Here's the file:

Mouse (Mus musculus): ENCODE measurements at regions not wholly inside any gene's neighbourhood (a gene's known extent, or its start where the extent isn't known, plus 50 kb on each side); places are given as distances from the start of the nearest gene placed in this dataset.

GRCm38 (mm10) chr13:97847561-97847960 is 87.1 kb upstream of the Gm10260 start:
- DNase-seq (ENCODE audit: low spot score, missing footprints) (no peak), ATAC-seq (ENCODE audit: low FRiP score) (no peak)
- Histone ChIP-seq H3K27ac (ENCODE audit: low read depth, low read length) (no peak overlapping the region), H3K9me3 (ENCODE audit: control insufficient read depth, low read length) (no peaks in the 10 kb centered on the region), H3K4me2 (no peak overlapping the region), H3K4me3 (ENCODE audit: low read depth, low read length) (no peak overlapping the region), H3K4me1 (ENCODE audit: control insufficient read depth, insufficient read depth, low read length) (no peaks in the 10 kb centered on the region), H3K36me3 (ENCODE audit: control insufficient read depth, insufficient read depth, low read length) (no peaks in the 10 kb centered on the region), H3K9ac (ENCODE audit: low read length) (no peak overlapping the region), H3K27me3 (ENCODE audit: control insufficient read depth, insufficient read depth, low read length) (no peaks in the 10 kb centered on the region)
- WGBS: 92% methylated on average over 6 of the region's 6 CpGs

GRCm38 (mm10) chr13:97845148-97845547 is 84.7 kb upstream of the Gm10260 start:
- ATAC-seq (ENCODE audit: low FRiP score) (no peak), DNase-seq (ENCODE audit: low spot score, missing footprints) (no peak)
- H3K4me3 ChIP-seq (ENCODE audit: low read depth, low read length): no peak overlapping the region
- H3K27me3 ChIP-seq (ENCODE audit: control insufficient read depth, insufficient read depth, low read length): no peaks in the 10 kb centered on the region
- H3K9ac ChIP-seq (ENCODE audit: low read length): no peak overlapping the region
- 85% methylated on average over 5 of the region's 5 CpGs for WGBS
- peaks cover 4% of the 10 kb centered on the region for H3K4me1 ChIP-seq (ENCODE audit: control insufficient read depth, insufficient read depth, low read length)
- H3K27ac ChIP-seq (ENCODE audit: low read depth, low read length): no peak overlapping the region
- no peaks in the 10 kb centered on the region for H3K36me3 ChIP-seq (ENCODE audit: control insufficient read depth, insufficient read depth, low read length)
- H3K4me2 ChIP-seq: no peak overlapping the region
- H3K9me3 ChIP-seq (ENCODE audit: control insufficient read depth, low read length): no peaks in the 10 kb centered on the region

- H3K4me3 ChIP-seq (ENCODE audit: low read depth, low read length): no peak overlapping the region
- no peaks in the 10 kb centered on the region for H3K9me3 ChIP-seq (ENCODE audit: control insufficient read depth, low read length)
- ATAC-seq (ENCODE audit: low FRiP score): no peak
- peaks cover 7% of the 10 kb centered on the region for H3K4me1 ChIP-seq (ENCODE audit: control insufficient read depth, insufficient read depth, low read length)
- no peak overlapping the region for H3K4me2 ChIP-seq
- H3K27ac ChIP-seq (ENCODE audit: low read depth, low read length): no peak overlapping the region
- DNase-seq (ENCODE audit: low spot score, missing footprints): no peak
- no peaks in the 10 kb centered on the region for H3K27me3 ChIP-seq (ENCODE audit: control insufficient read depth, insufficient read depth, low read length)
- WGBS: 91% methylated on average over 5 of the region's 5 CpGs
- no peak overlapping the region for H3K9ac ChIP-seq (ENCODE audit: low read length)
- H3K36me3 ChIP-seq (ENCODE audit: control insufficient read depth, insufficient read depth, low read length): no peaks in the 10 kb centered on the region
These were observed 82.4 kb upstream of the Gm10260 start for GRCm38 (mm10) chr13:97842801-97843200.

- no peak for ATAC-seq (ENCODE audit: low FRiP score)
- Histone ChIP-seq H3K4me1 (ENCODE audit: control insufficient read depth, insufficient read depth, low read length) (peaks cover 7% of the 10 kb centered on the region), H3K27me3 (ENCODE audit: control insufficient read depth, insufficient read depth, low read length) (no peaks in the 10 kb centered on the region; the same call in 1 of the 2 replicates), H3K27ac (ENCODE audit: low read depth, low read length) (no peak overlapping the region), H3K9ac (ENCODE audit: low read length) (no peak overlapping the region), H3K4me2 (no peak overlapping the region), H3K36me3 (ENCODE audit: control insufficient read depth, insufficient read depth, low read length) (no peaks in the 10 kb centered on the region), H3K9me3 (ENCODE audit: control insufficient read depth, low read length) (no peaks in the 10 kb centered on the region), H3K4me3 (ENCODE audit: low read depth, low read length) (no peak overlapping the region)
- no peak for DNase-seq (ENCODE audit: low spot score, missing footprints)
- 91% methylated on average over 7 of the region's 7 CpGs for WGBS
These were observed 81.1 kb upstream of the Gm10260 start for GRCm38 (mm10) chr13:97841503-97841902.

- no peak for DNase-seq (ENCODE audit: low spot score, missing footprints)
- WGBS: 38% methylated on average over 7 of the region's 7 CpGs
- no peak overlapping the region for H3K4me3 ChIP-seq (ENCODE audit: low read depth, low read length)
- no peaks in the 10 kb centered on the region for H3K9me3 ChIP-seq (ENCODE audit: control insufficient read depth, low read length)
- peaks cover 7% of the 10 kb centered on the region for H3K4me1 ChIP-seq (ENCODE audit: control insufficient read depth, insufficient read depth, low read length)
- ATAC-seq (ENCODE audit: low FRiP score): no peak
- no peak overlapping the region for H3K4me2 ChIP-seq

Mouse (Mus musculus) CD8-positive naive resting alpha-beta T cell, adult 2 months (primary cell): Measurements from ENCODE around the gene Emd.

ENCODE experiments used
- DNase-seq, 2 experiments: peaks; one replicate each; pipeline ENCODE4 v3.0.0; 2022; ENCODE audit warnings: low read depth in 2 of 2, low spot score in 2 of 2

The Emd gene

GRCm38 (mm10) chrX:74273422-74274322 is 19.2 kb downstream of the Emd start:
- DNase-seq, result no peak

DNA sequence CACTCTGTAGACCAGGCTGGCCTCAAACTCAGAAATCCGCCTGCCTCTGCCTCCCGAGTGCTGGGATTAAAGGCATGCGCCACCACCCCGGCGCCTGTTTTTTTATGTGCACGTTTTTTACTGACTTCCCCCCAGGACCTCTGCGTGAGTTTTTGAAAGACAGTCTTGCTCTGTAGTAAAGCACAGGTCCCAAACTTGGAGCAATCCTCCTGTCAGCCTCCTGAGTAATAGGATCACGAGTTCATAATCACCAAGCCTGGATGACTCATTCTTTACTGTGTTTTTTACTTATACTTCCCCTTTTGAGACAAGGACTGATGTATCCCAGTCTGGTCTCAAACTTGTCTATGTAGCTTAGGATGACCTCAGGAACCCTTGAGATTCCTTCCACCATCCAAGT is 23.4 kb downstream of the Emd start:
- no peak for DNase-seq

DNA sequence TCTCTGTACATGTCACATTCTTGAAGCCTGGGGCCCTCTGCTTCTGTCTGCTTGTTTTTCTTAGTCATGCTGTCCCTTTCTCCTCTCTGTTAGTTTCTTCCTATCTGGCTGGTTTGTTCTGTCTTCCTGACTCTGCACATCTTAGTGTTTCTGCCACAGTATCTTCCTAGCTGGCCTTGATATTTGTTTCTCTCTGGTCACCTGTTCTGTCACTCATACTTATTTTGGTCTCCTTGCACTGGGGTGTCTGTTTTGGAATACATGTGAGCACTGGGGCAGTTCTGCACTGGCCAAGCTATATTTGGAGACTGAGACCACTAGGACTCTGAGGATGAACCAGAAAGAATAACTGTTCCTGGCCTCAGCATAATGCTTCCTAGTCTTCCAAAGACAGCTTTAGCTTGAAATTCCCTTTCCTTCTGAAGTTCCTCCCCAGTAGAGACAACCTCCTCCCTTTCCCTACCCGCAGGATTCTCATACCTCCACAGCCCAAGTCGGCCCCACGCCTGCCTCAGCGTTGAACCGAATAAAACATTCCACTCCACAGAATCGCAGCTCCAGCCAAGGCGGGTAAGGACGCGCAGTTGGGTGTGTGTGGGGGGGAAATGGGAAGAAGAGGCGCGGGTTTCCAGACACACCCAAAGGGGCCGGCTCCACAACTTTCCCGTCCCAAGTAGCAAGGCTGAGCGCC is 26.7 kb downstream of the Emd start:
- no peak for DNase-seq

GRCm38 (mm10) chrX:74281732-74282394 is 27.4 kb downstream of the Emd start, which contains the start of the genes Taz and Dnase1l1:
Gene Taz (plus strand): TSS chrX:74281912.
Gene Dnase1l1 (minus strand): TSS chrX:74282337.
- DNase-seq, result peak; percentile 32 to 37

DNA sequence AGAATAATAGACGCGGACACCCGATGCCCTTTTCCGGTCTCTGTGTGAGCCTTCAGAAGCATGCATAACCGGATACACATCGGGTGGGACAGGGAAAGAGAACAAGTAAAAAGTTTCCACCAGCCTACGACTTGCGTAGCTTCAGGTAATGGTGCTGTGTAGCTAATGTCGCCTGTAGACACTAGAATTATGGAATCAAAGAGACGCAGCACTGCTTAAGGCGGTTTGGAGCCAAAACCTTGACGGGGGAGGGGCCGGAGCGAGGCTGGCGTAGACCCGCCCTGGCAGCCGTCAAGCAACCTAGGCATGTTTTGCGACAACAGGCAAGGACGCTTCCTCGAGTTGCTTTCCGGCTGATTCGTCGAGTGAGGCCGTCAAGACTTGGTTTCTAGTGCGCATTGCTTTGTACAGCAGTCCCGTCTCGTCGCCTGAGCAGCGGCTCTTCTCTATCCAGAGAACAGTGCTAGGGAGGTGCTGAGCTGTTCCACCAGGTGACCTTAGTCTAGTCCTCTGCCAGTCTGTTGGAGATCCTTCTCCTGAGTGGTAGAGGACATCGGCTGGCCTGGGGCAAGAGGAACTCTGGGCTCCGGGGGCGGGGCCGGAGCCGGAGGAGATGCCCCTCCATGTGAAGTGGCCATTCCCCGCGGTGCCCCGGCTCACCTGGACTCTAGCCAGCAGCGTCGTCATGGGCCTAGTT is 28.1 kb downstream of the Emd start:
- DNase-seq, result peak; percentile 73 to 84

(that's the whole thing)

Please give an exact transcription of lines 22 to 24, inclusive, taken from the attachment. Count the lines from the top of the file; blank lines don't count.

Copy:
- H3K27ac ChIP-seq (ENCODE audit: low read depth, low read length): no peak overlapping the region
- DNase-seq (ENCODE audit: low spot score, missing footprints): no peak
- no peaks in the 10 kb centered on the region for H3K27me3 ChIP-seq (ENCODE audit: control insufficient read depth, insufficient read depth, low read length)